Breathe in the fresh mountain air and soak in the solitude on a winter walk. Breeze along mountain bike ride along trails lined with yellow wattle. Afterwards, warm up at one of the nearby mountain village cafes. Winter-flowering heath banksia and hair-pin banksia are important food sources for animals and birds when little else is flowering.


Maps and downloads

Safety messages

All Blue Mountains National Park visitors planning a long hike, off-track or overnight adventure, or visiting a remote part of the park, are recommended to fill in the trip intention form and carry a Personal Locator Beacon (PLB). Find out more about hiring a PLB and completing a trip intention form on the dedicated iPads at Springwood Police Station, Katoomba Police Station, and Blue Mountains Heritage Centre (Blackheath).

  • Keep well back from cliff edges at unfenced lookouts and waterfalls at all times, especially when taking photos.
  • Please stay on tracks and be aware of your surroundings and footing.

Bushwalking safety

If you're keen to head out on a longer walk or a backpack camp, always be prepared. Read these bushwalking safety tips before you set off on a walking adventure in national parks.

Cycling safety

Hundreds of cyclists head to our national parks for fun and adventure. If you're riding your bike through a national park, read these mountain biking and cycling safety tips.

Fire safety

During periods of fire weather, the Commissioner of the NSW Rural Fire Service may declare a total fire ban for particular NSW fire areas, or statewide. Learn more about total fire bans and fire safety.

Mobile safety

Dial Triple Zero (000) in an emergency. Download the Emergency Plus app before you visit, it helps emergency services locate you using your smartphone's GPS. Please note there is limited mobile phone reception in this park and you’ll need mobile reception to call Triple Zero (000).

River and lake safety

The aquatic environment around rivers, lakes and lagoons can be unpredictable. If you're visiting these areas, take note of these river and lake safety tips.


Camp fires and solid fuel burners

Permitted in designated fireplaces only.


A current NSW recreational fishing licence is required when fishing in all waters.


Horses are permitted on Tabaraga Ridge fire trail and Paterson Range fire trail. Horse riders should be aware that these are popular 4WD and motorbike touring trails. Contact the Richmond office for alternative horse riding experiences in the Hawkesbury area.


Gathering firewood


Pets and domestic animals (other than certified assistance animals) are not permitted. Find out which regional parks allow dog walking and see the pets in parks policy for more information.


NSW national parks are no smoking areas.

Nearby towns

Springwood (6 km)

The Sassafras Gully Loop is one of a number of excellent walks in Springwood. The trail takes you from Springwood Station and past wonderful rock features, dense bushland and waterfalls. It's a nice cool walk in the shade and you're never too far from water.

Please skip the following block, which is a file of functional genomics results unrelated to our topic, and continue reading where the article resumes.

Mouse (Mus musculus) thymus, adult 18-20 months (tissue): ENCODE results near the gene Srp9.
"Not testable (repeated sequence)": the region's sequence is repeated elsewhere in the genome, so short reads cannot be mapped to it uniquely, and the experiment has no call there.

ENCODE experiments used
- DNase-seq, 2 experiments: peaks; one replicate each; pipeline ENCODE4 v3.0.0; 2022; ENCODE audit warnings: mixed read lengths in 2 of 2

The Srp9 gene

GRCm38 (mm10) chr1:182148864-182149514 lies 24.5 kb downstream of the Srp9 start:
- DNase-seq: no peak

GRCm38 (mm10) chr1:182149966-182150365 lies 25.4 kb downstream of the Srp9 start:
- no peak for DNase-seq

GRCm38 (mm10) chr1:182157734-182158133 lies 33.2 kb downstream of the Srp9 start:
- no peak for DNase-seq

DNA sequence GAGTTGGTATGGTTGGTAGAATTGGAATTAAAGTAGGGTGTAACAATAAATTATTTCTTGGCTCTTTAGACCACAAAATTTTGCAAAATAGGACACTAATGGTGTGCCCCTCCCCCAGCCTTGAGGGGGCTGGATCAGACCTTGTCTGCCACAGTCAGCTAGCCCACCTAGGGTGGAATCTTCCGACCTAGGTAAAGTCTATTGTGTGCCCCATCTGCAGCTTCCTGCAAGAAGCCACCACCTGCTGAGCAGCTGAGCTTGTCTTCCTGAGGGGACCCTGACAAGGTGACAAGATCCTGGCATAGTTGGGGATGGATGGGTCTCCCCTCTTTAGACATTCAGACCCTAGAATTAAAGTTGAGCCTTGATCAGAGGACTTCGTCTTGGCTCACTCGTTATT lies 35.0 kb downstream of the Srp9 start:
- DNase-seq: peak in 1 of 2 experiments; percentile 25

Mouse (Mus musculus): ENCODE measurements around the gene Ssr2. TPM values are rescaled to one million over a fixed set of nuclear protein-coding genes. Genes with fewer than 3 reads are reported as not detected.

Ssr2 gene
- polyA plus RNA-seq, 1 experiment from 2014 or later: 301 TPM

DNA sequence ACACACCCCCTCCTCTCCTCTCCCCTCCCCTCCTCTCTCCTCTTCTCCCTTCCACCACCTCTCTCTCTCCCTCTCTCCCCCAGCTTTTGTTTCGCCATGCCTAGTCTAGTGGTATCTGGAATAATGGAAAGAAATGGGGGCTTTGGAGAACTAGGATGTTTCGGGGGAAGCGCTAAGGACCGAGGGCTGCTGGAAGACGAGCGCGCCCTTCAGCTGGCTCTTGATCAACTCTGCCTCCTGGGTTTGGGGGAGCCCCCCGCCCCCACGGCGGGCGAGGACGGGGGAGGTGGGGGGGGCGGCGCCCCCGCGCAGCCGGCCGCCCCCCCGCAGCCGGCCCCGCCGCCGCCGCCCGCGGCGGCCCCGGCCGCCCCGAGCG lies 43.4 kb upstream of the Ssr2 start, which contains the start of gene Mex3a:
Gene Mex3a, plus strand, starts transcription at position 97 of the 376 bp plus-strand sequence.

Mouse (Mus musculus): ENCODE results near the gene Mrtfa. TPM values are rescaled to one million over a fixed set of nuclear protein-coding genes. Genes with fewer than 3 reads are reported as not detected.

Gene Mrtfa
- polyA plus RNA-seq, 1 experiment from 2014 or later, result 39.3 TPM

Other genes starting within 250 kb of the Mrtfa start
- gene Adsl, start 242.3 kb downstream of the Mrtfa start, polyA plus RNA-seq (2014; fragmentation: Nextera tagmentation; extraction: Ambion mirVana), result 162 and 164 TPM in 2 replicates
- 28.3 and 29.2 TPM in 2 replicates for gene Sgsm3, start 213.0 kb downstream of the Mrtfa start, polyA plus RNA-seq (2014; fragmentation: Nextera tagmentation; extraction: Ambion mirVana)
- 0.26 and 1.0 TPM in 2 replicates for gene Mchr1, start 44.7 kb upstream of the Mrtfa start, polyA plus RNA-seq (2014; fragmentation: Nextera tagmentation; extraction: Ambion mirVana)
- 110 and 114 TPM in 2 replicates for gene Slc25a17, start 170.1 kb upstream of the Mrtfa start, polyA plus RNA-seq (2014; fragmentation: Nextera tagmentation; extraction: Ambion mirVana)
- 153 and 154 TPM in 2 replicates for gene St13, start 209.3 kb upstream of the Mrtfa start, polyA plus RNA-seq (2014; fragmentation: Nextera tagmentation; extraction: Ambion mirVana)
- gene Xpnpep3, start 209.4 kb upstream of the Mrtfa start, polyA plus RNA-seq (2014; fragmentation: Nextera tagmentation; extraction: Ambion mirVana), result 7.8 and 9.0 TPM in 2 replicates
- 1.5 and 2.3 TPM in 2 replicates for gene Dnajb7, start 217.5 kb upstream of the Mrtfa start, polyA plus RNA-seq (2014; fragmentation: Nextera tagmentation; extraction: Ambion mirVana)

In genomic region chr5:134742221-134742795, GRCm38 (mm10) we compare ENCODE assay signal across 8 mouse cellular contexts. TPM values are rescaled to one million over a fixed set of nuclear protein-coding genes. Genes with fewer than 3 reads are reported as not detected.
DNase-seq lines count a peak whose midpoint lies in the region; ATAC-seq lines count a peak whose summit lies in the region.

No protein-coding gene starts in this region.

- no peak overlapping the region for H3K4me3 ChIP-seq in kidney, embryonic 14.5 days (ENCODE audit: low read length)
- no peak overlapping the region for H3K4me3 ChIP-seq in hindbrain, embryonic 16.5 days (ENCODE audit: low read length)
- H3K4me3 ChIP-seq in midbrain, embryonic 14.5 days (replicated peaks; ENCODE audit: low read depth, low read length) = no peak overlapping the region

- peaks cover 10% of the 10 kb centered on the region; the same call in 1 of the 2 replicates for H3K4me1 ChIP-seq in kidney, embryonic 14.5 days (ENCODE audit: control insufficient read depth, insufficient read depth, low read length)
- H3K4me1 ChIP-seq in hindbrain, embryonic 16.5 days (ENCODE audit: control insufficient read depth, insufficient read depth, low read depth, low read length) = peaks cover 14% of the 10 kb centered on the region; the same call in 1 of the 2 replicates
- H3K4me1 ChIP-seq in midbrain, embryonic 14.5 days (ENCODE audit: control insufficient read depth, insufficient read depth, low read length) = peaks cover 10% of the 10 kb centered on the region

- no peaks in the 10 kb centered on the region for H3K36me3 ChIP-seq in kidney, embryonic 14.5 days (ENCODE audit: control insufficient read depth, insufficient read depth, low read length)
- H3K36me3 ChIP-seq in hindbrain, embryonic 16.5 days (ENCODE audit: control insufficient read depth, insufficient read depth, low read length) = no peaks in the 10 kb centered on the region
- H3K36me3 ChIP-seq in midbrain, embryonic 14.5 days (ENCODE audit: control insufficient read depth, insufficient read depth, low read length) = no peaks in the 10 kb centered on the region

Katoomba (20 km)

Katoomba is at the heart of most of the stunning natural attractions that make up the Blue Mountains National Park. You can admire deep valleys, sandstone plateaus, waterfalls and native animals from the many walking trails and lookouts near Katoomba.


Windsor (20 km)

Explore Windsor's historic buildings, including St Matthew's Anglican Church (1817), Windsor Court House (1822), and the Macquarie Arms Hotel (1815). Bring a picnic or your boat and enjoy the beautiful riverside parks in Windsor including Howe Park and Governor Phillip Park.


Learn more

Lower Grose Valley area is a special place. Here are just some of the reasons why:

Plants and animals protected in this park


  • Koala. Photo: Lucy Morrell

    Koala (Phascolarctos cinereus)

    One of the most renowned Australian animals, the tree-dwelling marsupial koala can be found in gum tree forests and woodlands across eastern NSW, Victoria and Queensland, as well as in isolated regions in South Australia. With a vice-like grip, this perhaps most iconic but endangered Australian animal lives in tall eucalypts within a home range of several hectares.

  • Yellow-tailed black cockatoo. Photo: Peter Sherratt

    Yellow-tailed black cockatoo (Calyptorhynchus funereus)

    The yellow-tailed black cockatoo is one of the largest species of parrot. With dusty-black plumage, they have a yellow tail and cheek patch. They’re easily spotted while bird watching, as they feed on seeds in native forests and pine plantations.

  • Brush tail possum. Photo: Ken Stepnell

    Common brushtail possum (Trichosurus vulpecula)

    One of the most widespread of Australian tree-dwelling marsupials, the common brushtail possum is found across most of NSW in woodlands, rainforests and urban areas. With strong claws, a prehensile tail and opposable digits, these native Australian animals are well-adapted for life amongst the trees.

  • Eastern common ringtail possum. Photo: Ken Stepnell